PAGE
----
Which brings us to an important point: Apple needs to rebuild iTunes. Yes, it is a good application, but it could be better. It uses a lot of processing power and takes forever to load on Windows (and even sometimes on Macs, or at least my Mac). It’s time for a complete revamp of iTunes. It’s slow and bloated and apparently isn’t even making any money—Apple is breaking even on the iTunes store.
Apple needs to introduce a streaming music service. It has the capability because of its acquisition of Lala, a streaming music service Apple acquired in late 2009. An Apple streaming music service could help combat illegal music downloads. Right now, an astounding 95 percent of all music downloads are illegal, according to the head of the International Federation of the Phonographic Industry.
The Apple event today should focus on more than just introducing the tablet. Hopefully an iTunes revamp will be mentioned as well.
Via Wired, image via Apple.
According to the CEO of McGraw-Hill, Apple is going to announce its tablet, the subject of innumerable rumors these past few months, on Wednesday of this week. Apple itself is always quite tight-lipped about upcoming products and has neither confirmed nor denied the existence of the tablet. Apple has allegedly been in talks with McGraw-Hill and other publishing companies.
In an interview with CNBC, the CEO said that Apple would “make their announcement tomorrow”—that is, January 27. He also said that the tablet will be based on the iPhone’s operating system and will be “just really terrific.”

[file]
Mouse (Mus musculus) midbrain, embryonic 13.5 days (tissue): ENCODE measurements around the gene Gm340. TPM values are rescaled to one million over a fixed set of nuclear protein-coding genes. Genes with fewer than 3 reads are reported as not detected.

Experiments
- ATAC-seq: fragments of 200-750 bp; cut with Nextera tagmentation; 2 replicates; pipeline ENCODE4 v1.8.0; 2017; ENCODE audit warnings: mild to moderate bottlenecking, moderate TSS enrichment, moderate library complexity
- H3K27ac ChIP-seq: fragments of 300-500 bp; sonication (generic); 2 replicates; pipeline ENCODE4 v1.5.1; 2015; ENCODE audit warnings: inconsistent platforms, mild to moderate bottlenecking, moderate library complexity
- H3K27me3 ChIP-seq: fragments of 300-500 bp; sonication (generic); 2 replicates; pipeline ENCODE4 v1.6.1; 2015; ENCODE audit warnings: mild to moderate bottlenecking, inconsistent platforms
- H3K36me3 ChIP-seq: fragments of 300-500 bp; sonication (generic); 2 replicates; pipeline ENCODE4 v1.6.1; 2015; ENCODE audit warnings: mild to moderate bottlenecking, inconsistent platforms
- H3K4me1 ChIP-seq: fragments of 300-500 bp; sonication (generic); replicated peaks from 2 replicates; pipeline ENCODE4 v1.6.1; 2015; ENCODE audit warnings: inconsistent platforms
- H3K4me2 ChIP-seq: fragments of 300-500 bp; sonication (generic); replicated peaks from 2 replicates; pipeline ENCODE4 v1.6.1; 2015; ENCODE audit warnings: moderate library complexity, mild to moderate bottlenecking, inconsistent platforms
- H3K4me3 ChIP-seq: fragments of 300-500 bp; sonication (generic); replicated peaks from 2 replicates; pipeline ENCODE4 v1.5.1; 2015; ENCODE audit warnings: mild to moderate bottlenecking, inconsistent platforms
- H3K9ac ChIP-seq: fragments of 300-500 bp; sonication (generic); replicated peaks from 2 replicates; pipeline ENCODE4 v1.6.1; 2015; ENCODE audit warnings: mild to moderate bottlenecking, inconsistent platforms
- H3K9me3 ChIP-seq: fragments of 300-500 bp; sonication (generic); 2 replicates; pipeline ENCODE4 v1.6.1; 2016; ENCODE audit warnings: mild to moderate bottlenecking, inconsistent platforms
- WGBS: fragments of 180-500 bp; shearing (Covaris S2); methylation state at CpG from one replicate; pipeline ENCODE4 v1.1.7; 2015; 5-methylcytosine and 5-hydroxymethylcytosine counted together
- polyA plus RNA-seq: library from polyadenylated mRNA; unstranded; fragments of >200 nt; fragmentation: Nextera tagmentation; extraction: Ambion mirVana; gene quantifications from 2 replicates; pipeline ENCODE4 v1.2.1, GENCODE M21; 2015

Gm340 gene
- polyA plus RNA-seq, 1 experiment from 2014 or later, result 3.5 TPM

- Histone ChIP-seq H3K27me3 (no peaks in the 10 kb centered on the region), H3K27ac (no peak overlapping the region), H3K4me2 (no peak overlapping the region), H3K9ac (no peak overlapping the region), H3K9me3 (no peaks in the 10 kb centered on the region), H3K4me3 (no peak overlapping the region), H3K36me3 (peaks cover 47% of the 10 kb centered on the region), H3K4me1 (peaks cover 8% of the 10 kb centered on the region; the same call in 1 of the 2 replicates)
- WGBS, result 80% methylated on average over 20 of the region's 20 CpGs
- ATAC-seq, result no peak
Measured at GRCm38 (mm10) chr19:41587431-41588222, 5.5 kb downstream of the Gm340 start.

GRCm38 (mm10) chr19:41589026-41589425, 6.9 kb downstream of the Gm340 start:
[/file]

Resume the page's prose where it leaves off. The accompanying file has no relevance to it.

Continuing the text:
The tablet has been highly anticipated and Apple’s event should prove to be interesting.
Via PC World, image via The Apple Collection.
According to some sources, Apple has had talks with McGraw-Hill, Hearst Corp., and Hachette Book Group about potential content for the Apple tablet. The talks with Hearst were focused on offering magazine content on the tablet, and the talks with McGraw-Hill were geared towards offering electronic textbooks on the tablet, according to anonymous sources. Another anonymous source said that the talks with Hachette involved discussion about e-books.
The tablet, which is to be announced this week, is expected to have e-reader capabilities and therefore offer competition to Amazon’s Kindle. McGraw-Hill, Hearst, and Hachette have all declined to officially comment about the alleged talks, but an official at the publisher John Wiley & Sons has said that his company did hold talks with Apple. He declined to comment specifically about the tablet.
Apple has been interested in educational content for some time now. Apple products are very popular at universities, and Apple has offered education discounts to students and faculty for years.
Via BusinessWeek, image via Coated.